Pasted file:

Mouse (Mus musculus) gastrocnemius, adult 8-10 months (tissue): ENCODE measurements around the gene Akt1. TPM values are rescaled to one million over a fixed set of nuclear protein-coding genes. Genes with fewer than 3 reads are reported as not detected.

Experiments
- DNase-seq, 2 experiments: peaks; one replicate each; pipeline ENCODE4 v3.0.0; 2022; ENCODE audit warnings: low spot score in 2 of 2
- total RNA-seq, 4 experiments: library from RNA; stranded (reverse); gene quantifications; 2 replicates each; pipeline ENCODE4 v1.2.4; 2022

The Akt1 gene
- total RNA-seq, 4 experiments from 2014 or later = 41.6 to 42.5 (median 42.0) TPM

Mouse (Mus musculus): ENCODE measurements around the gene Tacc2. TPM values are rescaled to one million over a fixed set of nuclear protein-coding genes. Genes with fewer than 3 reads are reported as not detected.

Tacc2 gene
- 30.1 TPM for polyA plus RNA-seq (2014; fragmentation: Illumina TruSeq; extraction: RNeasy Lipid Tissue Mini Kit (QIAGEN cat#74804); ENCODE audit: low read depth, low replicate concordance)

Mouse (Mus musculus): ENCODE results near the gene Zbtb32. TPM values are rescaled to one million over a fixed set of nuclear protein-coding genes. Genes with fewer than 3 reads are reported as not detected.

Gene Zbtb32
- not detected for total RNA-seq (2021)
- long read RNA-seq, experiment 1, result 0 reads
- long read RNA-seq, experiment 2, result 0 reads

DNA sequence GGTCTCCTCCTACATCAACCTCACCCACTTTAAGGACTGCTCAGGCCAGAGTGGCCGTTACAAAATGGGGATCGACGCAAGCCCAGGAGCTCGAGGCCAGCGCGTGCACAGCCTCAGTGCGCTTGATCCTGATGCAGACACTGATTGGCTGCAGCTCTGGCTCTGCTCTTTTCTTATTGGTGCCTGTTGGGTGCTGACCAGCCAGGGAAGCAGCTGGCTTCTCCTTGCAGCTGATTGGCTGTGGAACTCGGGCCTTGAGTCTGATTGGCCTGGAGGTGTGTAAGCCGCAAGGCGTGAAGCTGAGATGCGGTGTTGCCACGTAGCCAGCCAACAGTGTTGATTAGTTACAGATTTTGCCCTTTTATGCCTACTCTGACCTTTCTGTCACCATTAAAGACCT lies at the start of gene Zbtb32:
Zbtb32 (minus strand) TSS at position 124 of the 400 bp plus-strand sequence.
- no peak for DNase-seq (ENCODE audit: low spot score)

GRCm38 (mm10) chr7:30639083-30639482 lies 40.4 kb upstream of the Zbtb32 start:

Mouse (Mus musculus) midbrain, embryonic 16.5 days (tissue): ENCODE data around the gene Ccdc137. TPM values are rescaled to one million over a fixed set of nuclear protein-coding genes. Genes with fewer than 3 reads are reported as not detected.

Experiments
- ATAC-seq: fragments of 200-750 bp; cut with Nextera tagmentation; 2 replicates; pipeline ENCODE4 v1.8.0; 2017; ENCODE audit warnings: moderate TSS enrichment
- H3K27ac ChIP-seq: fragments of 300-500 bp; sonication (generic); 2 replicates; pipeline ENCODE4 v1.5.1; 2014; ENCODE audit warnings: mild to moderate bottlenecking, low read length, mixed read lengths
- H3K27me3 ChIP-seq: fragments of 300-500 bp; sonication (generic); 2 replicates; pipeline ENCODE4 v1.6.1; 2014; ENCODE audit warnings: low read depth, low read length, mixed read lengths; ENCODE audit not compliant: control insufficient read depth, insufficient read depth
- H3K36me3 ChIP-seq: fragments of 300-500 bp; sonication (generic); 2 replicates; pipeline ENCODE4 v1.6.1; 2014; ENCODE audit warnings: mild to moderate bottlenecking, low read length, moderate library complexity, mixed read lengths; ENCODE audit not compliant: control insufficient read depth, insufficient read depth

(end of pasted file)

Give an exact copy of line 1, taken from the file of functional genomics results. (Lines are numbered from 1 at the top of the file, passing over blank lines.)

Mouse (Mus musculus) gastrocnemius, adult 8-10 months (tissue): ENCODE measurements around the gene Akt1. TPM values are rescaled to one million over a fixed set of nuclear protein-coding genes. Genes with fewer than 3 reads are reported as not detected.